If it can, which then means there then has to be a scheme for quoting such fields or escaping such characters, then we're pretty much beyond what split can do and at the point where you need to be building the Regular Expression From Hell — which can be plenty fast if you do it right, but you have to do it right — or using Text::CSV or somesuch.

        ...we're pretty much beyond what split can do...

        Mh, we know the format:

        use Data::Dump; use feature qw(say); my $line =qq(127.0.0.1 - - [22/Apr/2015:13:35:04 +1000] "GET /bin/admi +n.pl HTTP/1.1" 401 509); my @bits = split /\s/, $line; dd\@bits; say qq(Host: $bits[0]); say qq(Logname: $bits[1]); say qq(User: $bits[2]); say qq(Time: $bits[3] $bits[4]); say qq(Request: $bits[5] $bits[6] $bits[7]); say qq(Status: $bits[8]); say qq(Size: $bits[9]); __END__ monks>apache.pl [ "127.0.0.1", "-", "-", "[22/Apr/2015:13:35:04", "+1000]", "\"GET", "/bin/admin.pl", "HTTP/1.1\"", 401, 509, ] Host: 127.0.0.1 Logname: - User: - Time: [22/Apr/2015:13:35:04 +1000] Request: "GET /bin/admin.pl HTTP/1.1" Status: 401 Size: 509

        Regards, Karl

        «The Crux of the Biscuit is the Apostrophe»

        He did ask for a learning exercise; not a pre-solved solution.

        Plus, chances are the he'll need to break the composite fields down further anyway, before he can do any analysis or storage.


        With the rise and rise of 'Social' network sites: 'Computers are making people easier to use everyday'
        Examine what is said, not who speaks -- Silence betokens consent -- Love the truth but pardon error.
        "Science is about questioning the status quo. Questioning authority". I'm with torvalds on this
        In the absence of evidence, opinion is indistinguishable from prejudice. Agile (and TDD) debunked
Re: Question about the most efficient way to read Apache log files without All-In-One Modules from CPAN (personal learning exercise)
by james28909 (Chaplain) on Jun 17, 2015 at 03:09 UTC
    I've never personally seen an apache logfile, care to post a link to one for an example? I am positive in as long as you can understand the format of the file, then it can be parsed. Pack and Unpack work great, i use it in almost every script i write, though i deal alot with binary information, and it is easier for me to parse through it if i can see the hexadecimal representation of the data.
    Either way, post that log file and see if we can figure out how it is formatted ;D

    EDIT: Though usually, if there is a module for it, then that will most likely be the fastest way to parse said file 99% of the time.
Re: Question about the most efficient way to read Apache log files without All-In-One Modules from CPAN (personal learning exercise)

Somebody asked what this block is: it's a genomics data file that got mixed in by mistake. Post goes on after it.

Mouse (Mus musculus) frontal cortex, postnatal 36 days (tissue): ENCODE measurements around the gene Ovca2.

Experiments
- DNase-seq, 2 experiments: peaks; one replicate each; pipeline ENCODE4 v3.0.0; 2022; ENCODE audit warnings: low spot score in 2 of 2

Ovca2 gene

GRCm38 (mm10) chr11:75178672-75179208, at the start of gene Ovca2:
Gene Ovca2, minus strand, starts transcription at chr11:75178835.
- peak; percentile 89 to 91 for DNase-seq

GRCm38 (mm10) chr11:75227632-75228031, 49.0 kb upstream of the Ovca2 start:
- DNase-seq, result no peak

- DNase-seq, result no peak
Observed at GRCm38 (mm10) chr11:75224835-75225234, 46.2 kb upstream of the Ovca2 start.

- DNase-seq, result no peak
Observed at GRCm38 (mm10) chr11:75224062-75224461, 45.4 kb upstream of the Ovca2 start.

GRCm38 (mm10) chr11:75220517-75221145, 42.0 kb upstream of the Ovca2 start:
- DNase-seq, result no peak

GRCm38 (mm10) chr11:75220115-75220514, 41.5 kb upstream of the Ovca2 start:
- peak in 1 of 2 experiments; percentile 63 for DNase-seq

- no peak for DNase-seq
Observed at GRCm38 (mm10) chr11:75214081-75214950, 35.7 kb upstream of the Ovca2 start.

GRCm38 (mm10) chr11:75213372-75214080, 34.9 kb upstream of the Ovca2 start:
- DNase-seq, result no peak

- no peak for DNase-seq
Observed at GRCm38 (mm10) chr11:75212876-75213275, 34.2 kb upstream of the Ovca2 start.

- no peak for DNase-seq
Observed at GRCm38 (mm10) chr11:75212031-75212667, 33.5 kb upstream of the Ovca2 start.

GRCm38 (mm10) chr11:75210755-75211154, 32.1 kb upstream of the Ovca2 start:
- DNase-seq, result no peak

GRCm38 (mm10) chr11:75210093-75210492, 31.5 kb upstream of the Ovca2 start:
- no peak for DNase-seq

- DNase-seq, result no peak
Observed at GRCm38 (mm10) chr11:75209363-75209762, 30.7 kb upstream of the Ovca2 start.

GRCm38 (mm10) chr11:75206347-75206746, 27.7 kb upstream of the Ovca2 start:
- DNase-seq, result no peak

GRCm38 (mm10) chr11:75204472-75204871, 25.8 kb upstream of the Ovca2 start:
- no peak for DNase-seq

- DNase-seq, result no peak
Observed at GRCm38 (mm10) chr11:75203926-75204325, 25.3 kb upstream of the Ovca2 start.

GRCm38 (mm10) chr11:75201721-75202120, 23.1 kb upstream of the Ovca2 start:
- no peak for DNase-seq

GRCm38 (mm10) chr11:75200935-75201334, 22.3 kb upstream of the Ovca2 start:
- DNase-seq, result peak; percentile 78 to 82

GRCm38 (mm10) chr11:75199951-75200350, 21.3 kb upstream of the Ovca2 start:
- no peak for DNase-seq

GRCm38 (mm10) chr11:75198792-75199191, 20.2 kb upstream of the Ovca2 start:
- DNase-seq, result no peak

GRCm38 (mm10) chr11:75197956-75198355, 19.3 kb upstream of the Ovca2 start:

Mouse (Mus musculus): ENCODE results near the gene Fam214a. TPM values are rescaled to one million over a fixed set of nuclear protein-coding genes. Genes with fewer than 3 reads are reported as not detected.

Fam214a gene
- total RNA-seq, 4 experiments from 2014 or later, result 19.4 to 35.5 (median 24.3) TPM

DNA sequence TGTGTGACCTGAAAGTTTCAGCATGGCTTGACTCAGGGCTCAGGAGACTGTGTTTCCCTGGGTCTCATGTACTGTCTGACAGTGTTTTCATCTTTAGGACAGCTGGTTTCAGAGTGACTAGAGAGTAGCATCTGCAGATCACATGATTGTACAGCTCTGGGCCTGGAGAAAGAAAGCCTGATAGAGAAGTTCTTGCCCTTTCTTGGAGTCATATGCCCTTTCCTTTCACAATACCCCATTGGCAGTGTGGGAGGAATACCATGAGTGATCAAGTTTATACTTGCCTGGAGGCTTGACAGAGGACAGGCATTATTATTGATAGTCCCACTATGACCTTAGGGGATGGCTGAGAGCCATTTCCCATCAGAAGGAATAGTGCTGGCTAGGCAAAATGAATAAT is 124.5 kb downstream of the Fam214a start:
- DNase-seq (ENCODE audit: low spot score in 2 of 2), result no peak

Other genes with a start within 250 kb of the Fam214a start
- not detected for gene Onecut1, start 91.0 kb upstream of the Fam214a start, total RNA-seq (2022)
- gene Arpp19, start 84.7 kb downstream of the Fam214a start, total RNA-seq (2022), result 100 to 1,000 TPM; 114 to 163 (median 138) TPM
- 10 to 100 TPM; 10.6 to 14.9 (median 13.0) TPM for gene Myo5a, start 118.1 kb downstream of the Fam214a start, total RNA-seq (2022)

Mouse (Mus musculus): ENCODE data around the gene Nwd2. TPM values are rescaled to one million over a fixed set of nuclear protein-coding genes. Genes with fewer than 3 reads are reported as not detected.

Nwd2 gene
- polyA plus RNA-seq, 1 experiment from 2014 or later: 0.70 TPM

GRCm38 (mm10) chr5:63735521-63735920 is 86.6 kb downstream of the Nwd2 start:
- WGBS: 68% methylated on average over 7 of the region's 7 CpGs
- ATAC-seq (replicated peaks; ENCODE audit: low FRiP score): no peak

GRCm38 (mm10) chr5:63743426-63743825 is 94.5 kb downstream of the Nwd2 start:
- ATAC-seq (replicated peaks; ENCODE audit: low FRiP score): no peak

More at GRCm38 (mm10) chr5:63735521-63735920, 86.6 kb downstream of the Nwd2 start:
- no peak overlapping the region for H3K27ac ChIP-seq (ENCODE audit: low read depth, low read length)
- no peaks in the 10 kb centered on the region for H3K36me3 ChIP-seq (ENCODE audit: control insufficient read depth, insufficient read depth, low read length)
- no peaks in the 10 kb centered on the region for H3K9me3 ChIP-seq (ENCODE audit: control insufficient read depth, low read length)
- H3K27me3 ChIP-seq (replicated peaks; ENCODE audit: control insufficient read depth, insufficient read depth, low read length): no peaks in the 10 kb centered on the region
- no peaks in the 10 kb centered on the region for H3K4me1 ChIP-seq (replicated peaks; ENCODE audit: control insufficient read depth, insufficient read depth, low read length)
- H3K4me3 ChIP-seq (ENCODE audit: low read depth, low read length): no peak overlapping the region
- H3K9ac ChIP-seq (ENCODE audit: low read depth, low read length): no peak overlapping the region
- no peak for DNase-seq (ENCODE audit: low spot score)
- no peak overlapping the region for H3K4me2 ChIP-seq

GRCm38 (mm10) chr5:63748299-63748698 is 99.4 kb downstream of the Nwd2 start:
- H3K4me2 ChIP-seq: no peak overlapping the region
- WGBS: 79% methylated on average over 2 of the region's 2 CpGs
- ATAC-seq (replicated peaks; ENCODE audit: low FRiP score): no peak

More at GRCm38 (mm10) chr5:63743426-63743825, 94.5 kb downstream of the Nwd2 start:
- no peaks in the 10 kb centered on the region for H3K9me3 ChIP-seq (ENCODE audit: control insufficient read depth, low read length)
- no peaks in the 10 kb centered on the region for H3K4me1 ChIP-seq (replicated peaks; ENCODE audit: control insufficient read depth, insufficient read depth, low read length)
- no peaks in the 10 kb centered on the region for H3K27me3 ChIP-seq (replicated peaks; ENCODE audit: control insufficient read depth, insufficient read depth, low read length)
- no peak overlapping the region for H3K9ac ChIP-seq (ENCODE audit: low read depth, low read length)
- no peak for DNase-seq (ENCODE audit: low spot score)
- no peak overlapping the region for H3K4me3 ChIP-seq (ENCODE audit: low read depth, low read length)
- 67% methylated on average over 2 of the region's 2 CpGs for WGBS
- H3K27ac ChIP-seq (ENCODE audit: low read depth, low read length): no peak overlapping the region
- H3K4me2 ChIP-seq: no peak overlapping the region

by u65 (Chaplain) on Jun 17, 2015 at 11:49 UTC

    Note the proper reference to the language is Perl , not PERL (ugh!).

Re: Question about the most efficient way to read Apache log files without All-In-One Modules from CPAN (personal learning exercise)
by Anonymous Monk on Jun 17, 2015 at 07:35 UTC

    Whats the answer (personal learning exercise)

    Um, what?

    "exercise" means "do stuff" not "listen"

Re: Question about the most efficient way to read Apache log files without All-In-One Modules from CPAN (personal learning exercise)
by sundialsvc4 (Abbot) on Jun 17, 2015 at 13:54 UTC

    Also:   “Yay!!   This is open source!   Therefore, you can see for yourself!”   :-)

    Simply look-up any of those modules on http://search.cpan.org, then click on the Source hyperlink at the top of the page, next to the version-number.   Presto:   there’s the source.   Wanna know what they did and how they did it?   There are no secrets.   Wanna look at the test-suite that runs anytime the package is installed on a computer?   No secrets.

    Now, you might well have stumbled-upon a package which is actually part of another package, such that “the source” actually consists of the whole package.   Well, there’s a hyperlink to that, too ... closer yet to the top of the page, next to the author’s name.

    The source-code to any installed package can also be found in the library directories of your computer.   The PERL5LIB environment-variable (or its equivalent, found in some control-panel, in Windows), will tell you where.

    Some libraries actually use a combination of “pure Perl” and C/C++ subroutines, in a technique called “XS.”   Nevertheless, all the relevant source-code should be right there, along with the “magick glue” that links the two together.

    While you’re getting-to-know Perl, another “must have” CPAN module (family ...) to be aware of is:   Regexp::Common.   (Definitely “click next to the author’s name” on this one!   It’s big!)   A library of many hundreds of commonly-used regular expressions, all of them well-tested so that you don’t have to.

    Although it is, indeed, very educational to “learn from the working examples of others,” it’s also important to “do not do a thing already done.”   CPAN-provided solutions are frequently very thorough, very complete, and very tested.   One might cautiously say that “the Perl language, itself,” is rather ordinary . . . but “the CPAN library” is one of the biggest-and-best in our industry.   “What’s all the fuss about, really?”   To me, the answer is:   CPAN.   Learn it well, use it often.